Use this URL to cite or link to this record in EThOS: http://ethos.bl.uk/OrderDetails.do?uin=uk.bl.ethos.566450
Title: Cell signalling and feline immunodeficiency virus growth and latency
Author: Chan, Chi Ngai
Awarding Body: University of Glasgow
Current Institution: University of Glasgow
Date of Award: 2013
Availability of Full Text:
Access from EThOS:
Access from Institution:
Abstract:
The replication of CD4+ T cell-tropic retroviruses such as the human immunodeficiency virus-1 (HIV-1) and the feline immunodeficiency virus (FIV) is intricately linked to host cell signalling and activation status. This intimate relationship between the viruses and their respective hosts plays crucial roles in the pathogenesis of each virus. Focusing on FIV, this thesis examined several questions relating to virus replication and cell signalling. Firstly, the possible cell stimulatory effect when FIV Env binds to its primary receptor CD134 was investigated and results suggested that FIV does not trigger CD134 signalling. Next the activation status of susceptible CD4+ T cells was manipulated to study FIV latency and it was shown that by removing exogenous supplement of the cytokine interleukin-2 (IL-2) from MYA-1 feline CD4+ T cells 24 hours before infection, productive FIV replication is down-regulated such that only a very low level of ongoing virus replication can be detected among the IL-2-depleted cells with a sensitive qPCR assay. The phorbol esters PMA and Prostratin can stimulate high level of productive infection from these IL-2-depleted MYA-1 cells and this is mediated by a protein kinase C (PKC) dependent mechanism. Furthermore, productive replication of FIV in the presence of IL-2 is blocked by stimulation of PKC with phorbol esters, which is analogous to findings of similar experiments with HIV-1. However, inhibition of viral replication is not at the level of viral entry, contrary to the findings of HIV-1 studies. The mechanism behind the Prostratin-mediated inhibition of FIV remains elusive. It was also discovered that ‘early’ and ‘late’ strains of FIV responded differently to cell signalling manipulation and an attempt was made to map the viral genome region(s) responsible. Preliminary data showed that both env and the 5’UTR may mediate the inter-strain differences in replication dynamics. Overall this thesis shows the complete dependency of FIV on host cell signalling, in particular optimum PKC activation to achieve productive viral replication. This may reflect the tropism of the virus. The similarities between HIV-1 and FIV replication and latency support the notion of using FIV and the cat as a model for HIV-1 latency in the development of novel therapeutic measures to eradicate hidden HIV-1 from the host. However, more research is required to fully characterise the differences between HIV-1 and FIV biology.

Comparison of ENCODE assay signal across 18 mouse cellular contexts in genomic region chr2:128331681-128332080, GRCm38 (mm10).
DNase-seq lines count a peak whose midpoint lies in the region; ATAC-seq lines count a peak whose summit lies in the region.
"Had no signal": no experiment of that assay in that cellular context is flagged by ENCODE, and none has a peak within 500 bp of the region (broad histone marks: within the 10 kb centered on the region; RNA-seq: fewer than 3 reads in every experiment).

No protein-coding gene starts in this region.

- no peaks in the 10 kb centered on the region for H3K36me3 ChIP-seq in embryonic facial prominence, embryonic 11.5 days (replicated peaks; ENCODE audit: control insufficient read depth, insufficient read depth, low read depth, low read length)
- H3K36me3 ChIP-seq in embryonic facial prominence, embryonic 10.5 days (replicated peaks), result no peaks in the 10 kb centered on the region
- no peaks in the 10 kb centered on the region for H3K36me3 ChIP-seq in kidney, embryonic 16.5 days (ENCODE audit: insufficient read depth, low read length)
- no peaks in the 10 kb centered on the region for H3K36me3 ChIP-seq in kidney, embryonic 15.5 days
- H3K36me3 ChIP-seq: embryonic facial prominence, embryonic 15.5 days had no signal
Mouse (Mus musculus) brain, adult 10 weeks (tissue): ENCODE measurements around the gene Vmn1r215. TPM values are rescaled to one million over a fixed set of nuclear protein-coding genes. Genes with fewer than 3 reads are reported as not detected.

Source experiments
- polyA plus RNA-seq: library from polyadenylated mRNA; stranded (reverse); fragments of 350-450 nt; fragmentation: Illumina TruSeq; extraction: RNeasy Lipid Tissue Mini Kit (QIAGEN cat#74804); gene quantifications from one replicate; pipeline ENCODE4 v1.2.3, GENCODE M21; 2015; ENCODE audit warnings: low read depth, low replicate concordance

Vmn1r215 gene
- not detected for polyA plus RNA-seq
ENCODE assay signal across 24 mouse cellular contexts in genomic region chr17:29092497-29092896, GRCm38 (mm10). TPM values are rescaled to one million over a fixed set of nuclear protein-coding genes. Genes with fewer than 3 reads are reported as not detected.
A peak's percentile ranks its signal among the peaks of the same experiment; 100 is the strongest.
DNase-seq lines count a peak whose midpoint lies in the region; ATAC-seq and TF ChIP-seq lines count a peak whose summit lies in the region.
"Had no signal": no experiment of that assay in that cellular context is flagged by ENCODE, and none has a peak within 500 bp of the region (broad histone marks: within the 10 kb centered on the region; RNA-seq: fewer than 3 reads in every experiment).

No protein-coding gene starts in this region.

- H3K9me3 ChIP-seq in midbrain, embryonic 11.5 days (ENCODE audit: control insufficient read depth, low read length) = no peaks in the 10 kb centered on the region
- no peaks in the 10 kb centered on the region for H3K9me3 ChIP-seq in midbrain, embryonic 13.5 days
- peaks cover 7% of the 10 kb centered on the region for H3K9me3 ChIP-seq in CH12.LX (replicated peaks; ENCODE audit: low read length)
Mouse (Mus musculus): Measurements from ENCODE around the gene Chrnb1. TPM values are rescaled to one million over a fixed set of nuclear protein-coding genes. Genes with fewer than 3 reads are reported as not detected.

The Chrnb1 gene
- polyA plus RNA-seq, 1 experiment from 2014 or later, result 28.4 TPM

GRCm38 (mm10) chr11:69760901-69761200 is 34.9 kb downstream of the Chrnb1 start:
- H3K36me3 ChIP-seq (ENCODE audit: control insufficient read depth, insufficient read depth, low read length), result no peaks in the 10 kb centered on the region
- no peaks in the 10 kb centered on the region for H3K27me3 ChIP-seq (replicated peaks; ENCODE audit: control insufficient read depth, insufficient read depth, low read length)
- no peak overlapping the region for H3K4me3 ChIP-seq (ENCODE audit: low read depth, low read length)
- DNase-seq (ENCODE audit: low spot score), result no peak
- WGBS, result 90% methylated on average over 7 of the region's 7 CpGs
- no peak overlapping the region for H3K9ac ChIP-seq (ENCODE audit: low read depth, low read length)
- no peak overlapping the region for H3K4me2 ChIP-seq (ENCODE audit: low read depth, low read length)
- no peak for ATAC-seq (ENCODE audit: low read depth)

Supervisor: Not available Sponsor: Not available
Qualification Name: Thesis (Ph.D.) Qualification Level: Doctoral
EThOS ID: uk.bl.ethos.566450  DOI: Not available
Keywords: QR355 Virology
Share: